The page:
Tips on Classroom Management

I have been a teacher for 10 years now but I can’t say that I already master the art of managing the class. Well, who does? But if you happen to manage the class effectively so easily, lucky you! I guess everyone will agree with me when I say that classroom management is a challenge both to new and seasoned teachers. One of the factors that contribute to this is class dynamics. Every year we have groups of learners with different family background, race, beliefs and etc. Thus the techniques and ways that you applied in the previous school years might not work with the new set of pupils that you have. Below are the things we, teachers, need to remember to gain the trust of our pupils to make our classroom conducive for learning.

1. Set Rules

 Whether you are a classroom adviser or a subject teacher, there should be rules to follow. In my class, I ask each of my pupils rules that should be implemented in the classroom. In that way, they feel involved and valued. Kids love it when they contribute and take part in decision making!

2. Set Goals and Expectations

 At the start of the school year, kids should have a clear idea of what they are expected to become. Even though my advisory class is the youngest in Primary School, I make sure that at the young age they already have goals to achieve in one week. Our goals are written on the board so they will be reminded every day.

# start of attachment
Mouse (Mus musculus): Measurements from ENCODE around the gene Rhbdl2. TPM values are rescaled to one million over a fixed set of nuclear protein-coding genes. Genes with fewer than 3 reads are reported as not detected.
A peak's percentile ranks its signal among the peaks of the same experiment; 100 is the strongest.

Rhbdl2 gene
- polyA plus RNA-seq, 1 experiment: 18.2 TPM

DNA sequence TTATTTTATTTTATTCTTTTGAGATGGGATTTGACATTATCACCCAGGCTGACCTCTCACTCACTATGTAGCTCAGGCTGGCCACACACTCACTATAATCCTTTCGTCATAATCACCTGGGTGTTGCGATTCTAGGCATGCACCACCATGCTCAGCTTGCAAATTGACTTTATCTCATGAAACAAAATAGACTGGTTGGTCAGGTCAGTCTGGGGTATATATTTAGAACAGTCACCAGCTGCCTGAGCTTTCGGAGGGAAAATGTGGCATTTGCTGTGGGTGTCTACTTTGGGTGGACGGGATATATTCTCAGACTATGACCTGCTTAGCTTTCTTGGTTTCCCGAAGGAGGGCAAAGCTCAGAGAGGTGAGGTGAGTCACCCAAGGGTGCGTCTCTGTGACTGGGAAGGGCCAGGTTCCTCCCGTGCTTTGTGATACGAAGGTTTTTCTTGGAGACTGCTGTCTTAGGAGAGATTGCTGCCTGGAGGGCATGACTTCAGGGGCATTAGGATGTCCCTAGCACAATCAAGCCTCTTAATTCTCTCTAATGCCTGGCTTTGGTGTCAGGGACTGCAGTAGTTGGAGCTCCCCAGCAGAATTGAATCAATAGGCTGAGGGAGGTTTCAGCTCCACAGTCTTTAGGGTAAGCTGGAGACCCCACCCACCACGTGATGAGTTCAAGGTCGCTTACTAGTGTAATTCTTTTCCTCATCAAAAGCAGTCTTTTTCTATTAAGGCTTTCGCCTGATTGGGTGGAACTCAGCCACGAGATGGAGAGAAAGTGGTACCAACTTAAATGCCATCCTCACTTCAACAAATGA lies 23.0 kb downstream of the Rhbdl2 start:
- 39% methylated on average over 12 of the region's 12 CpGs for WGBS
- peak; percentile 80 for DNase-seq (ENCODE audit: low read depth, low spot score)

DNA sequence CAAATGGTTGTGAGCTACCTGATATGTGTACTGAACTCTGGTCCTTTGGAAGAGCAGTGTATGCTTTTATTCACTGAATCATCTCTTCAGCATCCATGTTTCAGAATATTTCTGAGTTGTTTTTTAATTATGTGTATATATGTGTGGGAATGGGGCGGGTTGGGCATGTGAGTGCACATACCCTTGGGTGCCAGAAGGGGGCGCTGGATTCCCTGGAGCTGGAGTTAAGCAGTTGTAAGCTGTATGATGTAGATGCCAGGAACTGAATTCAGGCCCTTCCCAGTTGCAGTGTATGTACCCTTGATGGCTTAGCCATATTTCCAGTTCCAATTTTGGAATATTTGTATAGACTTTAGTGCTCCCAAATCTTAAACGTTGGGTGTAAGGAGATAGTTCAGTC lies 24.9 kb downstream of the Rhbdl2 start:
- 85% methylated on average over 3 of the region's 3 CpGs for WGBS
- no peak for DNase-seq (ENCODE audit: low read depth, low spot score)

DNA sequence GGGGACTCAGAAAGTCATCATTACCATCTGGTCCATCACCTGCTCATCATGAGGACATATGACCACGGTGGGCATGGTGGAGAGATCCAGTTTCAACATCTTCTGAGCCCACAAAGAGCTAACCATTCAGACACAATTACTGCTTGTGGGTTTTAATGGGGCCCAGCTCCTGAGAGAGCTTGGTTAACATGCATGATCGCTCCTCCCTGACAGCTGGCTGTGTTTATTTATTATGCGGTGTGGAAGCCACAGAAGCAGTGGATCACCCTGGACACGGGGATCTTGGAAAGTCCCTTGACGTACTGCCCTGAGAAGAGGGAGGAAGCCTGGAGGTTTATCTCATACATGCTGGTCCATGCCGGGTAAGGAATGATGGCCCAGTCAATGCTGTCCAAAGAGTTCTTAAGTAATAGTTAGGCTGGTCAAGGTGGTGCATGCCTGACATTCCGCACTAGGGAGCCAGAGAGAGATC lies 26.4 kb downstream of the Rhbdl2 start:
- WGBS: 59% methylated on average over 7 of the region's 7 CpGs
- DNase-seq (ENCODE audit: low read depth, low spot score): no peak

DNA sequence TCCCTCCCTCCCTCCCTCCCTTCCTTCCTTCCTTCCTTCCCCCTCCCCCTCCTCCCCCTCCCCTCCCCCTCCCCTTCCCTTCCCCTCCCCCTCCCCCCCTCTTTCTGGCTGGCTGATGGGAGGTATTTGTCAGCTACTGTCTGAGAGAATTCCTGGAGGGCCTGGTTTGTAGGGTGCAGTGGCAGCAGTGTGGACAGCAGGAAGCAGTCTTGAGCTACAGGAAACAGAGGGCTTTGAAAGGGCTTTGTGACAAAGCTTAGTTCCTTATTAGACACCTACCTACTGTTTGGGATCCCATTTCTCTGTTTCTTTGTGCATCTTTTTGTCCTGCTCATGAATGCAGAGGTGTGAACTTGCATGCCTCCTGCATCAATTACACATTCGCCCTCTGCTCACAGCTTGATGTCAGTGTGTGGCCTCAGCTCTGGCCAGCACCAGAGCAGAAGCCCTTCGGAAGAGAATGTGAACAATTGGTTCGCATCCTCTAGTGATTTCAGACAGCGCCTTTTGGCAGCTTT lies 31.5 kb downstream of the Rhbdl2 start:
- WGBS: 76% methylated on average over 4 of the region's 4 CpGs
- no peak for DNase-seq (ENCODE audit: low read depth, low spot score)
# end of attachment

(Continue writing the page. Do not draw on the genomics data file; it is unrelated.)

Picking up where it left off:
3. Be Consistent

Consistency plays a very important role in classroom management. It strengthens the teacher-student relationship and develops trust. My pupils are no longer allowed to go to the toilet and drink water after the bell song (except when they have to poop and are sick). Rich or poor- no one is an exception of the rule.

4. Be Firm but Loving

Show and give them a parent-like love. You can be tough. You can reprimand them for misbehavior but always talk to them privately after the class. Make them understand that you are disappointed with their actions but not them. If possible, apologize (it won’t hurt your ego, if you do).

5. Appreciate and Listen

Younger Pupils love to draw and give letters to teachers. If you receive one, be grateful and say thank you with a sweet smile on your face. They are also storytellers. They love to share their experiences and thoughts. The more you listen to them, the more you understand their behavior in class.